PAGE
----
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Opals' Cup silver lining


TOO good, too professional, too deep and too efficient – that was the USA today as it won the FIBA Women’s World Cup for the 10th time and third in a row since Australia took the Gold in 2006.

But the silver lining for the Opals today in Tenerife, Spain, as they went down 56-73 to the Americans, was that Sandy Brondello’s remake of this iconic Australian sporting team is only in its infancy.

Few expected Australia to be leaving Spain with a podium finish, let alone a Silver Medal.

And it was achieved under true adversity, with first-choice point guards Leilani Mitchell and Lauren Mansfield injured and replaced on the eve of the tournament, while captain Jenna O’Hea (calf) missed the entire group stage.

To come together as well as they did and as quickly, to play some truly inspired and inspiring basketball and to do it in the shadow of the Rio Olympics demise was a credit to Brondello, her staff and the 12 players who so proudly wore the green-and-gold in Spain.

Liz Cambage was the star of the championship – how she did not win the World Cup MVP award is another of those charming FIBA mysteries – but burgeoning talents such as Alanna Smith and Ezi Magbegor did enough in the Final to leave fans salivating of the potential excitement of the 2020 Tokyo Olympics.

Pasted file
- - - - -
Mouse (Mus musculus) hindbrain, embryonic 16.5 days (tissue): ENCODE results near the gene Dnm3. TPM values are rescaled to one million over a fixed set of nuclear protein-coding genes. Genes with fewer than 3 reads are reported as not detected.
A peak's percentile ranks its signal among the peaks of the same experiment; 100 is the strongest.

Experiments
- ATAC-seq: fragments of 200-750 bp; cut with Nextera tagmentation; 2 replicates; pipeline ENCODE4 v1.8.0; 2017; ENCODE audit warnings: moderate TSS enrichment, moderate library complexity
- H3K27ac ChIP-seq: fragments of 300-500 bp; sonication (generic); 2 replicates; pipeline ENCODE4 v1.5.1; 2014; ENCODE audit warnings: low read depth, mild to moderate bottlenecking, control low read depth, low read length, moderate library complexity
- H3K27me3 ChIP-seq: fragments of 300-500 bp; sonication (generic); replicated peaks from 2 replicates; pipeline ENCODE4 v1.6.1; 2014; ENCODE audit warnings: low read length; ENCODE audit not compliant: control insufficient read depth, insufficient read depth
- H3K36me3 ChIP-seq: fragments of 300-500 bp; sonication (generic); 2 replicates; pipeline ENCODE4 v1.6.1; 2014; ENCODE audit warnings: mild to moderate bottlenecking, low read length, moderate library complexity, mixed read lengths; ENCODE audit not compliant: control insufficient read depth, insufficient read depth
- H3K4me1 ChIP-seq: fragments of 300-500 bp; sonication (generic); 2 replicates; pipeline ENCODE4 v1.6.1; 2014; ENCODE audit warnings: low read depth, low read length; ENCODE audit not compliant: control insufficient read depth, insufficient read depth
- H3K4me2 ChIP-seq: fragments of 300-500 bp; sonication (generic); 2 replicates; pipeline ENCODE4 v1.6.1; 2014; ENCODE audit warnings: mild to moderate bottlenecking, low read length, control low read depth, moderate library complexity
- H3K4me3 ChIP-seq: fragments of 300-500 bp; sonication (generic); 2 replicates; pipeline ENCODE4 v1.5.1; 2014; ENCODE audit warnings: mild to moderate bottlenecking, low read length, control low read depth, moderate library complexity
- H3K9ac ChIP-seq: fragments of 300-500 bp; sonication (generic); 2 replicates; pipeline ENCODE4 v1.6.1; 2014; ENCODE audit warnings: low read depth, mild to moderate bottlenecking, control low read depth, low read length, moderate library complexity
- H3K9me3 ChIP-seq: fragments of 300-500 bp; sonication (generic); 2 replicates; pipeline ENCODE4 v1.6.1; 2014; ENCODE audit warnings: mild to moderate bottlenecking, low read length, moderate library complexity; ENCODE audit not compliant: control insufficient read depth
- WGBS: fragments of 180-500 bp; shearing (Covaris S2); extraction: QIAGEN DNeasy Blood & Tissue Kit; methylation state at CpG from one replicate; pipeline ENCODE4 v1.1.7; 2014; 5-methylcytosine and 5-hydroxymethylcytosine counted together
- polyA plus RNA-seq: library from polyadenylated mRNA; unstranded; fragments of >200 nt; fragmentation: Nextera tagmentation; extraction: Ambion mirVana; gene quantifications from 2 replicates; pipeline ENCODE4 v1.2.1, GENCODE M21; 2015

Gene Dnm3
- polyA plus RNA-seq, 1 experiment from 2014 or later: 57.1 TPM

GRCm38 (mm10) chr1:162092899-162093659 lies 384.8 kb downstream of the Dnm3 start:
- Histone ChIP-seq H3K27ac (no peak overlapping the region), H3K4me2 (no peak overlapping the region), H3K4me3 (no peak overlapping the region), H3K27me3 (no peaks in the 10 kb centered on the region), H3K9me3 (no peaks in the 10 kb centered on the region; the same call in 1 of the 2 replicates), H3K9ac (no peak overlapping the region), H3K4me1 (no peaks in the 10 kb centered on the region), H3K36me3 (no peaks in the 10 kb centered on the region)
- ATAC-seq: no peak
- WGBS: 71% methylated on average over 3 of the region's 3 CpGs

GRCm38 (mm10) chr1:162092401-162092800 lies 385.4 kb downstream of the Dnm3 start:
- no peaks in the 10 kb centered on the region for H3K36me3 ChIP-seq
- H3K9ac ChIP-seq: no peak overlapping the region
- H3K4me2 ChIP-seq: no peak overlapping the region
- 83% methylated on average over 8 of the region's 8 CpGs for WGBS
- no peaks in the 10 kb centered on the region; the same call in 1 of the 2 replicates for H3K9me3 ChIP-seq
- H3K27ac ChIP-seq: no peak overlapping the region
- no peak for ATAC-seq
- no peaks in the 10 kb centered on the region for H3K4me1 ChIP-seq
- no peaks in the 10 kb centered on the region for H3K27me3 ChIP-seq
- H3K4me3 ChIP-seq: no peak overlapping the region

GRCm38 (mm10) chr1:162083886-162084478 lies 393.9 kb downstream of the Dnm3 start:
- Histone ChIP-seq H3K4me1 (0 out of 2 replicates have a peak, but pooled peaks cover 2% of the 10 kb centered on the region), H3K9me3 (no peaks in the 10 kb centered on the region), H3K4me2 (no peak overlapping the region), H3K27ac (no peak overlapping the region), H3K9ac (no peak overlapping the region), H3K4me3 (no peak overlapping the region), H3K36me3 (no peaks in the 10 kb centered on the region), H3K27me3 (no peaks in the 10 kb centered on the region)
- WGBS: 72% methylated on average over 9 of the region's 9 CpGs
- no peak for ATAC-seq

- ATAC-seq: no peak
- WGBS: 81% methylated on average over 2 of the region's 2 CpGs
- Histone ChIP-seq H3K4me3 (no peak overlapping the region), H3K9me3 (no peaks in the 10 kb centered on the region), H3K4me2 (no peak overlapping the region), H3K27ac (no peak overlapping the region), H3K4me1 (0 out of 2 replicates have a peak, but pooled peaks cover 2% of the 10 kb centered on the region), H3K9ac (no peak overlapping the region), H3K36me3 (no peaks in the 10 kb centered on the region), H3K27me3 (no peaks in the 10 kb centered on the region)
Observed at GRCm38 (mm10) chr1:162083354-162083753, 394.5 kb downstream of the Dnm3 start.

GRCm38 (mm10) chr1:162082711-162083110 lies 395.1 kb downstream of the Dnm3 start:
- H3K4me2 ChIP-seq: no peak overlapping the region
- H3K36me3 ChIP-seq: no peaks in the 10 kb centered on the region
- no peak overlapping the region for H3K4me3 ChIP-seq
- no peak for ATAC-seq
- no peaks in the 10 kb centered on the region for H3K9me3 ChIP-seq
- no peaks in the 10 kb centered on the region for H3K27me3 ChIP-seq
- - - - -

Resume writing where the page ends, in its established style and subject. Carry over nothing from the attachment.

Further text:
Today, it was the old pros of the USA who came out making a statement, despite Cambage blocking the first shot attempt by American All Star Diana Taurasi just 11 seconds after tip-off of the Gold Medal game.

It didn’t phase the defending champs, Brianna Stewart opening with a 3-pointer, Taurasi adding another, Tina Charles a jumpshot, then two free throws for a potentially demoralising 10-0 start.

It took until 6:08 for Katie-Rae Ebzery to stick a jumper and get the Opals on the board, US centre Brittney Griner with an immediate three-point play to blow it out to 13-2.

Cambage, averaging a championship-high 27.2 points per game at 68 per cent, could not buy a basket and far too often, no-one could step up in the absence of her scoring output.

Until Alanna Smith (below) subbed in.

The 22-year-old forward who took the baton from Laura Hodges at last year’s FIBA Asia Cup, came off the bench for back-to-back baskets off Sami Whitcomb feeds.

When Cambage hit a jumpshot at 3:18 for her first basket, it was 8-16 and not looking quite as grim.

A Whitcomb 3-pointer for 11-18 before Tess Madgen swooped onto an offensive rebound cut the deficit to five.

Then Alex Bunton rolled a shot in with 31 seconds to the break and Australia was a long bomb away at 15-18.

The USA’s lead back out to 26-17, it was “enter Ezi” as Magbegor (right) took the ball coast-to-coast to trim the deficit again.

Steph Talbot’s free throws cut it to 21-26 and after a USA free throw make, Magbegor sliced the margin to 23-27.

The next two minutes were telling though, Sue Bird with a 3-pointer, Bec Allen blocking a Taurasi 3-point attempt but hit with the wellknown “sorry, but she’s a star” foul to give the American three freebies.